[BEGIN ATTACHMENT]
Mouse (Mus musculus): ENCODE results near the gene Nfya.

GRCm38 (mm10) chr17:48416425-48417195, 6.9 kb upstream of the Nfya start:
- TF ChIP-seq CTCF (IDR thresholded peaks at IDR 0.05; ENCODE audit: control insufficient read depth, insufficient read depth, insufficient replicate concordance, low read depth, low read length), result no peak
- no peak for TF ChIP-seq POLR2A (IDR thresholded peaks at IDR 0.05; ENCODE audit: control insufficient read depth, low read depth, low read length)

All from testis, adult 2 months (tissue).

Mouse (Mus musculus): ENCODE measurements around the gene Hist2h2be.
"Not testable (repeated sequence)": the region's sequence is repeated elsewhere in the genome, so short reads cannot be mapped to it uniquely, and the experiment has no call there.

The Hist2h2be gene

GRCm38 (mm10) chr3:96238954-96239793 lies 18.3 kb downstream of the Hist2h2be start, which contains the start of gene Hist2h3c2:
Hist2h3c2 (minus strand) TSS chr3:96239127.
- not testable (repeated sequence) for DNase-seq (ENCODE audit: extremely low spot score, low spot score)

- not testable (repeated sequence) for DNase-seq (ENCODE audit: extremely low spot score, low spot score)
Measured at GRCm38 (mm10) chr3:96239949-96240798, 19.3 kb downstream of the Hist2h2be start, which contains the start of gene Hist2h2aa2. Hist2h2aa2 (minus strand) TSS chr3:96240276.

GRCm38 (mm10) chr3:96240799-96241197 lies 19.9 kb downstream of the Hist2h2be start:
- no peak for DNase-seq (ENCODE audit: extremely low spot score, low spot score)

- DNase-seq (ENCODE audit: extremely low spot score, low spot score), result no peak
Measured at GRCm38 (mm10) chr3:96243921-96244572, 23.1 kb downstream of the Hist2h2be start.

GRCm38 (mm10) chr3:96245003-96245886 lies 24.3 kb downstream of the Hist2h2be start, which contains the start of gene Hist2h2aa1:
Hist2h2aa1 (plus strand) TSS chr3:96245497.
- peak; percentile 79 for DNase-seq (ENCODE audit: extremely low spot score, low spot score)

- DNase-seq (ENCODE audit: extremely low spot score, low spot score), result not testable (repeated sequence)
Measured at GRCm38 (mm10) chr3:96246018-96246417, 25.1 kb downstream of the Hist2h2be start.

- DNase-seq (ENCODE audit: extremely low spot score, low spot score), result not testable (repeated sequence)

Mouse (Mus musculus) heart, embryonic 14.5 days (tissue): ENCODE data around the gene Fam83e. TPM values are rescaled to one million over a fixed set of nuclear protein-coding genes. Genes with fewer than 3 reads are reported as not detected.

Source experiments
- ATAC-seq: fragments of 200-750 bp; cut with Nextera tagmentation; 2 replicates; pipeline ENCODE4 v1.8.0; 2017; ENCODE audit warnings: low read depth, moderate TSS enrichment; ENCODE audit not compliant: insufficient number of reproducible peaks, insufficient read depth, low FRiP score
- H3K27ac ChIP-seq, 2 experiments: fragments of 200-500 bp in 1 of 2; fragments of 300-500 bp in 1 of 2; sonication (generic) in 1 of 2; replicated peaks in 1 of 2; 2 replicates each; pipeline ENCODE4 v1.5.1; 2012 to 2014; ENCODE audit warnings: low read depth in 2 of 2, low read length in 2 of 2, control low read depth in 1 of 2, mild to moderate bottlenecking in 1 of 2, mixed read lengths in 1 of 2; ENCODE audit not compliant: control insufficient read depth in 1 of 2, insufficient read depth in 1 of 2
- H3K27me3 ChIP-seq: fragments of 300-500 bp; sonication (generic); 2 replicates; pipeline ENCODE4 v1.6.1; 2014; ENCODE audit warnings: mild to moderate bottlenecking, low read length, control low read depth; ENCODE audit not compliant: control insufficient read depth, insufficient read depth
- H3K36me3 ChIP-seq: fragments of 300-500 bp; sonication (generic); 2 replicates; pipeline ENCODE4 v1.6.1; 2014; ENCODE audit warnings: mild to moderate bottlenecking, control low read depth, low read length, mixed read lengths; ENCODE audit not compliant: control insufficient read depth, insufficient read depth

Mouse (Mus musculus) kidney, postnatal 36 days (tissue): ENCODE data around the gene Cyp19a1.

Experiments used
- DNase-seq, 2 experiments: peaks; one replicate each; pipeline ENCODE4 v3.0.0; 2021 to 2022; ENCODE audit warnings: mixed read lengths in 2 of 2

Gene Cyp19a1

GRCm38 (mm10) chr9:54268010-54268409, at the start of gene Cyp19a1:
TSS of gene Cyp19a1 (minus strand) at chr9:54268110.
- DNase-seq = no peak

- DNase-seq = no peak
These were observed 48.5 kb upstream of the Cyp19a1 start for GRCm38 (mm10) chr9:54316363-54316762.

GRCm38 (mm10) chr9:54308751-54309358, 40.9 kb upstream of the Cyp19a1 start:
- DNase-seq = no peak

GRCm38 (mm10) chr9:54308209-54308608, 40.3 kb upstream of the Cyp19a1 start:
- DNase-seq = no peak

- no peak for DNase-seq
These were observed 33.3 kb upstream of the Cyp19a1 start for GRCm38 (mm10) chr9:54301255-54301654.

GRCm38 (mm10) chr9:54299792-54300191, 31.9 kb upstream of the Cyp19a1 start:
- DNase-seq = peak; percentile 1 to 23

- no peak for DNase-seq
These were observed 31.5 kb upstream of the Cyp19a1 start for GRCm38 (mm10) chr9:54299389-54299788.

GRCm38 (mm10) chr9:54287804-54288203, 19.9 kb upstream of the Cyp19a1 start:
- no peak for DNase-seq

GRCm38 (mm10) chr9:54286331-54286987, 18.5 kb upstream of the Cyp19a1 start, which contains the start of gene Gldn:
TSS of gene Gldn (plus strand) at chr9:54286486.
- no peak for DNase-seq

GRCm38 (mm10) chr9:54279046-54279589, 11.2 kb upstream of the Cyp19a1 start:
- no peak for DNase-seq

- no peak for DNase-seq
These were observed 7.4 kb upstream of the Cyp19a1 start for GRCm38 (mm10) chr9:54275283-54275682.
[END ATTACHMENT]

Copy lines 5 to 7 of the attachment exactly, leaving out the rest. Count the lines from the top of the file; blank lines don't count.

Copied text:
All from testis, adult 2 months (tissue).

Mouse (Mus musculus): ENCODE measurements around the gene Hist2h2be.
"Not testable (repeated sequence)": the region's sequence is repeated elsewhere in the genome, so short reads cannot be mapped to it uniquely, and the experiment has no call there.